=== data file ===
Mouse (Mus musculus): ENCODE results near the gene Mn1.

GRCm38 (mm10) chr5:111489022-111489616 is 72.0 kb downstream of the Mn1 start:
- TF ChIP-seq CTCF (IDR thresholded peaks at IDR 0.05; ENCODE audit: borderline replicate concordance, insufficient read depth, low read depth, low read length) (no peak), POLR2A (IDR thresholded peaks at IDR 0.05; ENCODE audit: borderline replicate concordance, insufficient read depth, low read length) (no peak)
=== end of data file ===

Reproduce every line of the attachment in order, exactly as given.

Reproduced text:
Mouse (Mus musculus): ENCODE results near the gene Mn1.

GRCm38 (mm10) chr5:111489022-111489616 is 72.0 kb downstream of the Mn1 start:
- TF ChIP-seq CTCF (IDR thresholded peaks at IDR 0.05; ENCODE audit: borderline replicate concordance, insufficient read depth, low read depth, low read length) (no peak), POLR2A (IDR thresholded peaks at IDR 0.05; ENCODE audit: borderline replicate concordance, insufficient read depth, low read length) (no peak)